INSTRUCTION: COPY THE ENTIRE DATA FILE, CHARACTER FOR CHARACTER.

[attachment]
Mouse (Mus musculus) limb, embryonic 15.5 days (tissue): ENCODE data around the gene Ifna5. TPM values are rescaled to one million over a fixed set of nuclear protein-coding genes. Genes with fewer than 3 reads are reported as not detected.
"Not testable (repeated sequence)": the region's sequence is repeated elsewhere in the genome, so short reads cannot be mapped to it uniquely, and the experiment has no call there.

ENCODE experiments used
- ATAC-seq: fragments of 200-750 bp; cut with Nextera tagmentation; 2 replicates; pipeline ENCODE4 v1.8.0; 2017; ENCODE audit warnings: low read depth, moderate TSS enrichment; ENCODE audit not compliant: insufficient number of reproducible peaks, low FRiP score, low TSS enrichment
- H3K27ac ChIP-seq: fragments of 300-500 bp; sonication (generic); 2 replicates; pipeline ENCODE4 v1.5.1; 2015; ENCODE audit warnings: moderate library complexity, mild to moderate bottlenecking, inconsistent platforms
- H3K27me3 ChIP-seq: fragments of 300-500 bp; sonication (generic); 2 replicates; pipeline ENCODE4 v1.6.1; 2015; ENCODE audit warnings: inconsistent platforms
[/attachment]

Mouse (Mus musculus) limb, embryonic 15.5 days (tissue): ENCODE data around the gene Ifna5. TPM values are rescaled to one million over a fixed set of nuclear protein-coding genes. Genes with fewer than 3 reads are reported as not detected.
"Not testable (repeated sequence)": the region's sequence is repeated elsewhere in the genome, so short reads cannot be mapped to it uniquely, and the experiment has no call there.

ENCODE experiments used
- ATAC-seq: fragments of 200-750 bp; cut with Nextera tagmentation; 2 replicates; pipeline ENCODE4 v1.8.0; 2017; ENCODE audit warnings: low read depth, moderate TSS enrichment; ENCODE audit not compliant: insufficient number of reproducible peaks, low FRiP score, low TSS enrichment
- H3K27ac ChIP-seq: fragments of 300-500 bp; sonication (generic); 2 replicates; pipeline ENCODE4 v1.5.1; 2015; ENCODE audit warnings: moderate library complexity, mild to moderate bottlenecking, inconsistent platforms
- H3K27me3 ChIP-seq: fragments of 300-500 bp; sonication (generic); 2 replicates; pipeline ENCODE4 v1.6.1; 2015; ENCODE audit warnings: inconsistent platforms